1 the lean flesh of a fish similar to cod
2 any of several marine food fishes related to cod
- Rhymes: -eɪk
Nounhake (plural hake)
- One of several species of marine gadoid fishes, of the genera Phycis, Merlucius, and allies. The common European hake is M. vulgaris; the American silver hake or whiting is M. bilinearis. Two American species (Phycis chuss and P. tenius) are important food fishes, and are also valued for their oil and sounds. Called also squirrel hake, and codling.
- A drying shed, as for unburned tile.
- To loiter; to sneak.
The term hake refers to fish in either of:
An old European source mentions a hake that was transplanted from the coast of Ireland to Cape Cod. It is uncertain which species this is, but the reference is given below:
''This is an Irish salt water fish, similar in appearance to the tom cod. In Galway bay, and other sea inlets of Ireland, the hake is exceedingly abundant, and is taken in great numbers. It is also found in England and France. Since the Irish immigration to America, the hake has followed in the wake of their masters, as it is now found in New York bay, in the waters around Boston, and off Cape Cod. Here it is called the stock fish, and the Bostonians call them poor Johns. It is a singular fact that until within a few years this fish was never seen in America. It does not grow so large here as in Europe, though here they are from ten to eighteen inches [250 to 460 mm] in length. The general color of this fish is a reddish brown, with some golden tints - the sides being of a pink silvery luster.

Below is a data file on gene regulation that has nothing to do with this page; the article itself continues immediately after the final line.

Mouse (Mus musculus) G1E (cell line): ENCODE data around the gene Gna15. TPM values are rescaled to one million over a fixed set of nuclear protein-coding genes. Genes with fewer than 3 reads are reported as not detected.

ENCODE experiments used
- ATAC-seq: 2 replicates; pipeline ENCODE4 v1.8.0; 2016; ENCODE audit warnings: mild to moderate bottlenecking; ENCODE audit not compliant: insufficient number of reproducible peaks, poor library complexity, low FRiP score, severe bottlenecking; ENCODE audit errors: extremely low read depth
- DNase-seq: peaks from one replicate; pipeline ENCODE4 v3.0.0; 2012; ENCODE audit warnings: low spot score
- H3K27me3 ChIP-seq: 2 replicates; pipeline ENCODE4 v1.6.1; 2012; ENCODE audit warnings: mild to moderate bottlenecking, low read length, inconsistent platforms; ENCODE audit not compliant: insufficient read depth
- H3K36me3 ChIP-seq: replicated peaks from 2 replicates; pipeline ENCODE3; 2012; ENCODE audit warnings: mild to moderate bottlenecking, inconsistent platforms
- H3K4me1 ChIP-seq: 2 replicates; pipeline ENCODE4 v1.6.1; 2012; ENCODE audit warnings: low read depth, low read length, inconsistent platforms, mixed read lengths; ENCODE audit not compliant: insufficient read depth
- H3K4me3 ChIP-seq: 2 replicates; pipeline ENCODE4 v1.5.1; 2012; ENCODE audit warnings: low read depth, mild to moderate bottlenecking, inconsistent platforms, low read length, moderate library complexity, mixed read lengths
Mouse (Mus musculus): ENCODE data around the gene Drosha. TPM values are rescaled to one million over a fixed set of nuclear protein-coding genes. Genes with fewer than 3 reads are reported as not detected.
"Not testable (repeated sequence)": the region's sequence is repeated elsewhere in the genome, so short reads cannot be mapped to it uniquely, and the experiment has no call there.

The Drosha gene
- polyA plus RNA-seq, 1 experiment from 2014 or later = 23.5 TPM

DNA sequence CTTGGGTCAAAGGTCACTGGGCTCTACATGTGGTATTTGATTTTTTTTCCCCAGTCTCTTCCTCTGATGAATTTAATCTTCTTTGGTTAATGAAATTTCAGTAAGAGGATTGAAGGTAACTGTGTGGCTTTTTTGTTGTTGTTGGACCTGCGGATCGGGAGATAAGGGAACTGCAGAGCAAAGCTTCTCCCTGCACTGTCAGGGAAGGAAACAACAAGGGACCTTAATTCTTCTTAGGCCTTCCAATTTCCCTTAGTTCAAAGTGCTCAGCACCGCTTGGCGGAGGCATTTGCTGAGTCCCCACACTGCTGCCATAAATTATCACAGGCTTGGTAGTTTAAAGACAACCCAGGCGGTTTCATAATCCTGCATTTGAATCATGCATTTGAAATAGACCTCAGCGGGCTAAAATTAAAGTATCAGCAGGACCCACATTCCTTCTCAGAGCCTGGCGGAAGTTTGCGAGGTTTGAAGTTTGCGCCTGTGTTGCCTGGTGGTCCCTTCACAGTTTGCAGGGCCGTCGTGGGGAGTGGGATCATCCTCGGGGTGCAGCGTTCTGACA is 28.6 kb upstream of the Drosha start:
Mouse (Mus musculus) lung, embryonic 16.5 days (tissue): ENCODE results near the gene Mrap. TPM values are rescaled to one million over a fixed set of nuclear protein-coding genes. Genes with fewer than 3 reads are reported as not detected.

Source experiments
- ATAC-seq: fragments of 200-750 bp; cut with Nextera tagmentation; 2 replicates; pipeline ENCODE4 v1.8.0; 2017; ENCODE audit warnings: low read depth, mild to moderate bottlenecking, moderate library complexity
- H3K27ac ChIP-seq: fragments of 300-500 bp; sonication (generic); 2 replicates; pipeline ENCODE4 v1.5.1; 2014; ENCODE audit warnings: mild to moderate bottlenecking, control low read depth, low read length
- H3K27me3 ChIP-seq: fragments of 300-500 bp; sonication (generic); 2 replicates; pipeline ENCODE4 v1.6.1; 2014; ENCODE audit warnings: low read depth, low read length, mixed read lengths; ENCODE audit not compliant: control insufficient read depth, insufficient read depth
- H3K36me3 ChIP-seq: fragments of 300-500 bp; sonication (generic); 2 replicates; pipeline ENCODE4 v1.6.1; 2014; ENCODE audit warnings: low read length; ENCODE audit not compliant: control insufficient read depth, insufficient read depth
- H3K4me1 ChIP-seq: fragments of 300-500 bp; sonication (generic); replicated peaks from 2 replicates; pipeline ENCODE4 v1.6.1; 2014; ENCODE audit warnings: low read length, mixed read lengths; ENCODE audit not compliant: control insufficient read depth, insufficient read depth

Hake is very popular in Spain and Argentina, where it is known as merluza''.
Hake is also taken in large numbers in the Pacific ocean off the coast of British Columbia.
hake in German: Seehechte
hake in Spanish: Merluza
hake in Ido: Merlucho
hake in Dutch: Heek (vis)
hake in Norwegian: Lysing
hake in Norwegian Nynorsk: Lysing
hake in Polish: Morszczuk
hake in Russian: Мерлуза
hake in Swedish: Kummel